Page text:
Leeds Art Gallery, which has been closed for nearly two years for essential repairs to the original roof and related renovations, reopened to the public on 13 October. The curators have not been idle during the closure, but, making a virtue of necessity, have undertaken a fundamental rejuvenation of the way the 130-year-old institution and its collection are presented. The gallery now boasts important new commissions and acquisitions, a comprehensive rehang of the collection displays, and a major loan exhibition of works by Joseph Beuys. Reasons enough to visit, but I was also intrigued to find out whether the revamp marked a shift in attitudes in the way that Leeds regards its art gallery.
Like many of the other big industrial cities of Victorian Britain, Leeds established an art gallery out of a sense of civic pride and a paternalistic concern to improve the lives of working people. The town authorities were not afraid to spend money on its civic buildings: one look at the imposing edifice of the nearby town hall, one of the most impressive in Europe, will tell you that. But it took another 30 years after completion of the town hall for the council to get around to building an art gallery, and then it was done on the cheap, paid for by public subscriptions raised in honour of Queen Victoria’s Golden Jubilee in 1887. Completed in 1888, the gallery was an extension to existing municipal buildings. It was not until 1952 that it got its own front door.
The building lacks grandeur on the outside, but the interior has some merits. There is the impressive Tiled Hall, which was once a sculpture gallery. Refurbished in 2007, it is now sadly used as a café. From the gallery’s entrance hall, a compact but elegant staircase ascends to a suite of airy, top-lit galleries on the upper floor.
At its inception Leeds was an art gallery without any art, and for its early exhibitions it relied on artists’ society shows and loans from local collectors. This situation soon changed as it received gifts and substantial bequests from wealthy industrialists. But there was a step-change in the approach to collecting in 1912 when the gallery’s newly appointed curator, Frank Rutter, and a group of wealthy supporters set up the Leeds Art Collections Fund. This became, and remains (now the Leeds Art Fund), a vital source of funding for acquisitions, and, importantly, is independent of the city authorities. Around the same time the collecting policy turned away from traditional Victorian and Edwardian paintings towards modern British art. This is where the main strength of the collection now lies: in 20th-century British art, with notable works by Francis Bacon, Stanley Spencer, Barbara Hepworth, Henry Moore and Paula Rego, for example. The modern sculpture collection is second only to the Tate’s in the UK in its breadth and importance.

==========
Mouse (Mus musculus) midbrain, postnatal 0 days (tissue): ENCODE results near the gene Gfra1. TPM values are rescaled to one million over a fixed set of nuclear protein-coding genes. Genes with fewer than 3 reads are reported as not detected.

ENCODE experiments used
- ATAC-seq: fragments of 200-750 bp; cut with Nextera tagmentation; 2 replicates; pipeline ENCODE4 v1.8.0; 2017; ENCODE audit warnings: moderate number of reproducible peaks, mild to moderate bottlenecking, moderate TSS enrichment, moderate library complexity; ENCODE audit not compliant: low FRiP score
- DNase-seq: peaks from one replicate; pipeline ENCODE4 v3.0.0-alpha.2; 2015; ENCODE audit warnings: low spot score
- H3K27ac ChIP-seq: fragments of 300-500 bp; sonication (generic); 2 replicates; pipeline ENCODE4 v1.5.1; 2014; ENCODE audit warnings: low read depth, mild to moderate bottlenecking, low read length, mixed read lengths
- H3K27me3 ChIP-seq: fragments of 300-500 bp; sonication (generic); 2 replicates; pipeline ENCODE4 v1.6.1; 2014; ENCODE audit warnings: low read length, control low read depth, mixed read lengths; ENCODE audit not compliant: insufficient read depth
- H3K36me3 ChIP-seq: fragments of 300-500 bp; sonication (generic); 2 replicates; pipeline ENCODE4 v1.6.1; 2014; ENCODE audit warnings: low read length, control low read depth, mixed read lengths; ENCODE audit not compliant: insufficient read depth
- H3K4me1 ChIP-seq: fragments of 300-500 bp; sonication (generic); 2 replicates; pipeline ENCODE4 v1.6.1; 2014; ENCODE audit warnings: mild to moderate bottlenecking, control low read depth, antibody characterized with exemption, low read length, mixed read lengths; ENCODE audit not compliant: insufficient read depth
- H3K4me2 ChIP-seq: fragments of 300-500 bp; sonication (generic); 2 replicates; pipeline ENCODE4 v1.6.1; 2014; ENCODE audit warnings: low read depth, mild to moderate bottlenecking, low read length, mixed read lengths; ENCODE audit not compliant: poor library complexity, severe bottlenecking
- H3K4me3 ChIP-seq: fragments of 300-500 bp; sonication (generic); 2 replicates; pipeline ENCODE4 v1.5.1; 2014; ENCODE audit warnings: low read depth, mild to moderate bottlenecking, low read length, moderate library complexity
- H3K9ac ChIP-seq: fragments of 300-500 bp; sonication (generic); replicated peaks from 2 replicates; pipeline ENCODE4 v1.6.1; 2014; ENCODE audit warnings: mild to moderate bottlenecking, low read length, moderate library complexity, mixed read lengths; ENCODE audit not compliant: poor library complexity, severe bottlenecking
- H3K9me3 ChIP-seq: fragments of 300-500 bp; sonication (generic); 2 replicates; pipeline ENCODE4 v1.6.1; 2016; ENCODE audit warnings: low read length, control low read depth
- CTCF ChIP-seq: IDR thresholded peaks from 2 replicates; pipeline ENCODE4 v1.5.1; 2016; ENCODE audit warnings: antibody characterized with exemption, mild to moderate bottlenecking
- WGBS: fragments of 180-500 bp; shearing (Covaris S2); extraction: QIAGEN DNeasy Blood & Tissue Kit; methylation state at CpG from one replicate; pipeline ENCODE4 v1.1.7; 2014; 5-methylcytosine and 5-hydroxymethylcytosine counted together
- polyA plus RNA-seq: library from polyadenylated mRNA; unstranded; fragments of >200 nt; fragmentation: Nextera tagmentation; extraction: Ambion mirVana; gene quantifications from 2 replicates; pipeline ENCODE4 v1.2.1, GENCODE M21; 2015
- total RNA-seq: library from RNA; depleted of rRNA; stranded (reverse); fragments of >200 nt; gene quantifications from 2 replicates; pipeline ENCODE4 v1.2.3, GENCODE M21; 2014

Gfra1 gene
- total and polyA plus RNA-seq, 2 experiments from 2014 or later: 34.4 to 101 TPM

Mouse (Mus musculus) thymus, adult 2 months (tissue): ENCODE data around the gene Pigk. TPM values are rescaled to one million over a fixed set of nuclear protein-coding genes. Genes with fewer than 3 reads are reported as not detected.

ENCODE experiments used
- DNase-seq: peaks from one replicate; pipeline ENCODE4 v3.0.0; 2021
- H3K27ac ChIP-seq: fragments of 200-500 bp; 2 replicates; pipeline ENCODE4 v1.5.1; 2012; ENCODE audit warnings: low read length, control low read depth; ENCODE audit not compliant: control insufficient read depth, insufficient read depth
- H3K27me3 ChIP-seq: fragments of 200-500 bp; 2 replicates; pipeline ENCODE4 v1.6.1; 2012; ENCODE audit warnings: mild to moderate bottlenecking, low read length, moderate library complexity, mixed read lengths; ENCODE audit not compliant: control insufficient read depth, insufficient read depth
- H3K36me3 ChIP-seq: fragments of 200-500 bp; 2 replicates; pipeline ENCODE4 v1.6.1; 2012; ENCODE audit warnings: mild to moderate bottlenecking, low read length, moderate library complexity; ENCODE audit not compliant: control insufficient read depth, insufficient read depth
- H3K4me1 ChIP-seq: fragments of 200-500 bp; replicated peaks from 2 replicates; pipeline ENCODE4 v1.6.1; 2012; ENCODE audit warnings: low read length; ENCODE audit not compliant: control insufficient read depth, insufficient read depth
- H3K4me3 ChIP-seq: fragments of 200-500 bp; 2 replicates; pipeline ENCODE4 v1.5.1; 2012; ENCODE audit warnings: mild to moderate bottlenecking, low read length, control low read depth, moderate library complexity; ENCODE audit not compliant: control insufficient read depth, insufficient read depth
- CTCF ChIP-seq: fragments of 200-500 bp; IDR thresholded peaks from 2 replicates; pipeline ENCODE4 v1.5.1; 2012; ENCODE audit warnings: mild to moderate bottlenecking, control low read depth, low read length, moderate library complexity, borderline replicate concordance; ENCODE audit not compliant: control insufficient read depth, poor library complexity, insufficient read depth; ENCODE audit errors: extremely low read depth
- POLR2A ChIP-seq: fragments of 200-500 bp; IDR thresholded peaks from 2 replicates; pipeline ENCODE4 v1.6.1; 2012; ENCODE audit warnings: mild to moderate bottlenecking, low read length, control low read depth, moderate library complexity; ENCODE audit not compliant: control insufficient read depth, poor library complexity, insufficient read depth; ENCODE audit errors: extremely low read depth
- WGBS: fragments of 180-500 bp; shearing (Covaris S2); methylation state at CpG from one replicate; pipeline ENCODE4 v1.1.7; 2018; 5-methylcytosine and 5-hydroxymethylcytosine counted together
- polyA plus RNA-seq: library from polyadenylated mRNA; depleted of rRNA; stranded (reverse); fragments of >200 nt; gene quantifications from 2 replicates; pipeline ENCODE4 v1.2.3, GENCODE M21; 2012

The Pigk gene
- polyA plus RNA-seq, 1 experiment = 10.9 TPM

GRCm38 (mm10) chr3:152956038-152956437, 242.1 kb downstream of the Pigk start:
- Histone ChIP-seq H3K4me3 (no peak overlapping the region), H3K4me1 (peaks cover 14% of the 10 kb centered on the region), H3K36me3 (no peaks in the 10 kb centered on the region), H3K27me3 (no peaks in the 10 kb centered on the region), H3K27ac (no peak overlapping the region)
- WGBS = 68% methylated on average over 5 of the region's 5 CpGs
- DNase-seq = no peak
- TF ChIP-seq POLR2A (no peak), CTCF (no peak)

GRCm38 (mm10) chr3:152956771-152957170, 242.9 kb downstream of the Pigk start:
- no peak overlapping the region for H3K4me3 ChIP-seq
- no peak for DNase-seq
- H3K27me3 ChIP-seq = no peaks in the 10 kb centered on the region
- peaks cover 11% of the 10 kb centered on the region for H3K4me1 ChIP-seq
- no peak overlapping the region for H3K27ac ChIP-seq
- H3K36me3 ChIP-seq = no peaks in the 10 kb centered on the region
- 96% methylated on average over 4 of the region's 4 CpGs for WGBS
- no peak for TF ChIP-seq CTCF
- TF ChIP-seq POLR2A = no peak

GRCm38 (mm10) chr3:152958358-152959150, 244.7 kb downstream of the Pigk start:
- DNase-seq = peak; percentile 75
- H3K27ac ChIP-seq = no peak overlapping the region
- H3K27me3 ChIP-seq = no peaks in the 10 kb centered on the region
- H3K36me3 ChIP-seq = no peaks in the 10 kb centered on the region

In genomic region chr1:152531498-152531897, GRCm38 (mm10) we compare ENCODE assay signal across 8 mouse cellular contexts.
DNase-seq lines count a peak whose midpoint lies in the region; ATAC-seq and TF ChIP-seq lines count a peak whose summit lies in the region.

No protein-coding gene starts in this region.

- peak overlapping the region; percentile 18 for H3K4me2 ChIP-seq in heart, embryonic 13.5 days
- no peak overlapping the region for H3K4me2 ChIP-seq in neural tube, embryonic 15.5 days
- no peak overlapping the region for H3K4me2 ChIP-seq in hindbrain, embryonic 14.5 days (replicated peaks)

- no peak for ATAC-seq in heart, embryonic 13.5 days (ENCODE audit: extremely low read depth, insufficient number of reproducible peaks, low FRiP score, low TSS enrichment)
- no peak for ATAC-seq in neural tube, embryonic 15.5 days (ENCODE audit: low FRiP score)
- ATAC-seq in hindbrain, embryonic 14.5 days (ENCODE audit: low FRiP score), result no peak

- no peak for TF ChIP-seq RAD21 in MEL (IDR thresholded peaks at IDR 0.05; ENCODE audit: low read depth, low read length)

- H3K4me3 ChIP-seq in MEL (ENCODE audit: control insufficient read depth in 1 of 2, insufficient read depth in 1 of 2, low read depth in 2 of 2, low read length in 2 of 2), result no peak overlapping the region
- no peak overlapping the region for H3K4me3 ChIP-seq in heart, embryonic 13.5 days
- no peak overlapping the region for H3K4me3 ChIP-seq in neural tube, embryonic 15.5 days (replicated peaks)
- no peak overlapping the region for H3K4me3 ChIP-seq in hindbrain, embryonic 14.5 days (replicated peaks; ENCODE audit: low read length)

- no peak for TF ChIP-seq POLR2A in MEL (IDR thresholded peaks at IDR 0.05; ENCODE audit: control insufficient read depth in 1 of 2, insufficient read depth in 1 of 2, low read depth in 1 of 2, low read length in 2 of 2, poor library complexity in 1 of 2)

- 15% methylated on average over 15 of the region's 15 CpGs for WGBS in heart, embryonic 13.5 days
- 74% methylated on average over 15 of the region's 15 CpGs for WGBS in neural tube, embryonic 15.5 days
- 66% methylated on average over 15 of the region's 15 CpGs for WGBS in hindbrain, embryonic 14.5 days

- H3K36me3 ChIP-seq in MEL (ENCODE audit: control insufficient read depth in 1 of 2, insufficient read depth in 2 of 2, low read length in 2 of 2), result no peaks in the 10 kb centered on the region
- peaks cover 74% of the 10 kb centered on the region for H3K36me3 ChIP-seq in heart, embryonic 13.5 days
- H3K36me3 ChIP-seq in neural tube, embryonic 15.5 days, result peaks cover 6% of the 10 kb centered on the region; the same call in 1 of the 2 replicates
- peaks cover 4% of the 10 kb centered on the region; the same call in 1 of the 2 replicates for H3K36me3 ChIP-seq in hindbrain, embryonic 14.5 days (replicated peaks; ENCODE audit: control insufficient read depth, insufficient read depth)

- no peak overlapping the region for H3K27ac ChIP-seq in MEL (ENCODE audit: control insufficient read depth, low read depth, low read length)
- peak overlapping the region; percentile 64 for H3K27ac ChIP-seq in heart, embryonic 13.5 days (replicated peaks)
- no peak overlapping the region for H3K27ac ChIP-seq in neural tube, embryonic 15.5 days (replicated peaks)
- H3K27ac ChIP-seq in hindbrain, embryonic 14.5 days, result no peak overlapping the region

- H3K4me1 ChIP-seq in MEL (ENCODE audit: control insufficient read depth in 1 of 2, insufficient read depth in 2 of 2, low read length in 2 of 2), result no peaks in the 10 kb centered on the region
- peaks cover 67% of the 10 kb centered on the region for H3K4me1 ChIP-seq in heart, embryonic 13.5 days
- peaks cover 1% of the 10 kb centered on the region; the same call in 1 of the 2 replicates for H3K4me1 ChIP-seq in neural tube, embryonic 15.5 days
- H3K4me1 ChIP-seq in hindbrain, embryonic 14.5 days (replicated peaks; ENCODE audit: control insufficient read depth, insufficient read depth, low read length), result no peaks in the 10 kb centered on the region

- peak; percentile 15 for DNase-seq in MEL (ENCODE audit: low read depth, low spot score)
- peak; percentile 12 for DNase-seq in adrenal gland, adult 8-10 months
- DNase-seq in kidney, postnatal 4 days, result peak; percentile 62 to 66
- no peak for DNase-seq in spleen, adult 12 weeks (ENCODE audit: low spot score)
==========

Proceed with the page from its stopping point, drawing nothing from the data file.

The total cost of the refurbishment was £4.55 million, of which £4.1 million was paid for by Leeds City Council. Leeds is bidding to be European Capital of Culture in 2023 and the council’s investment supports the bid, recognising the important place the gallery occupies in the city’s cultural heritage. As museum redevelopments go, however, this is relatively cheap: by way of comparison, the new Tate St Ives, which reopened the same week as Leeds’ gallery did, cost £20 million.
The renovation project started as a scheme to fix long-standing problems with the gallery’s roof. However, shortly after the work began, a ‘welcome discovery’ was made in the shape of a Victorian barrel-vault glazed roof concealed behind a false ceiling for over 40 years. The council was persuaded to put more money into the project so that a more extensive renovation of the Victorian glazing could be carried out. As a result of these improvements, light now floods into the upper floor galleries, and it is in these refurbished rooms that new collection displays have been installed.